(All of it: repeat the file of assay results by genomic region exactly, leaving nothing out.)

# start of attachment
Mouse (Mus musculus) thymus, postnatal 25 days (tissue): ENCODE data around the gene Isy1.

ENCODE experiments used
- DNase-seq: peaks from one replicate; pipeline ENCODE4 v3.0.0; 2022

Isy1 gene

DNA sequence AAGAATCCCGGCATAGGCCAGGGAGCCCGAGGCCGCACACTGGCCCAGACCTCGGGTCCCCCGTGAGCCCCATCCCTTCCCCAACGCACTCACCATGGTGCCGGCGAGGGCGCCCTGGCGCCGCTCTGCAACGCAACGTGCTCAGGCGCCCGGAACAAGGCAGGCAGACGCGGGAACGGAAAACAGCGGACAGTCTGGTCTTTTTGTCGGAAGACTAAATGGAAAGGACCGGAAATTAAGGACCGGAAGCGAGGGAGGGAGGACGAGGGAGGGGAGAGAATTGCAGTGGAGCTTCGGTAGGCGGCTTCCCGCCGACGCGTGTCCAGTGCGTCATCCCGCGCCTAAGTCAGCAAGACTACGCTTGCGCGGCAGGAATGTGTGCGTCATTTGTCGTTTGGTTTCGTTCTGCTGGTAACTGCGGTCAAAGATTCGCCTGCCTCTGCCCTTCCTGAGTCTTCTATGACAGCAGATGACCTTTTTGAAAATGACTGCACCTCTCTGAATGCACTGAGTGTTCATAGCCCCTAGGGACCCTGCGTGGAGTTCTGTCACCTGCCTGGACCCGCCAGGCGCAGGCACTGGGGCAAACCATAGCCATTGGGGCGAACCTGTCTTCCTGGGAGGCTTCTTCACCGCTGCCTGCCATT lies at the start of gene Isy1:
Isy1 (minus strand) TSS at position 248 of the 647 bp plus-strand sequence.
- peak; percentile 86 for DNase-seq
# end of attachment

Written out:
Mouse (Mus musculus) thymus, postnatal 25 days (tissue): ENCODE data around the gene Isy1.

ENCODE experiments used
- DNase-seq: peaks from one replicate; pipeline ENCODE4 v3.0.0; 2022

Isy1 gene

DNA sequence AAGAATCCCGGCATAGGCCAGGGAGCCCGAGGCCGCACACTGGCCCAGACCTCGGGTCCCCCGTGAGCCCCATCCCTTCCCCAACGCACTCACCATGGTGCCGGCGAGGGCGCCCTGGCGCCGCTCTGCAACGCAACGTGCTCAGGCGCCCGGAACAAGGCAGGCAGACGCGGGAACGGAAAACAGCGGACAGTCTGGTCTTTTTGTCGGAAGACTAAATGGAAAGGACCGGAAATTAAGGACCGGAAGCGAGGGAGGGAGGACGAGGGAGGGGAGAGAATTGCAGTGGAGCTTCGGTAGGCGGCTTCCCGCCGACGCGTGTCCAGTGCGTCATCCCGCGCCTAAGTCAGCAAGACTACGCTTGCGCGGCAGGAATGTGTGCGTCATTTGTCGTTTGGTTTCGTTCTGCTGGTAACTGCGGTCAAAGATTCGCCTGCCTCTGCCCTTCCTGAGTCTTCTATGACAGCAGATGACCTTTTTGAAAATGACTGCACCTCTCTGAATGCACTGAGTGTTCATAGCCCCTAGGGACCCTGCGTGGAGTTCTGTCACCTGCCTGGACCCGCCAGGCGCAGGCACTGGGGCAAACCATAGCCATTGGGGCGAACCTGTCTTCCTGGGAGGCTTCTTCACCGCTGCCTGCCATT lies at the start of gene Isy1:
Isy1 (minus strand) TSS at position 248 of the 647 bp plus-strand sequence.
- peak; percentile 86 for DNase-seq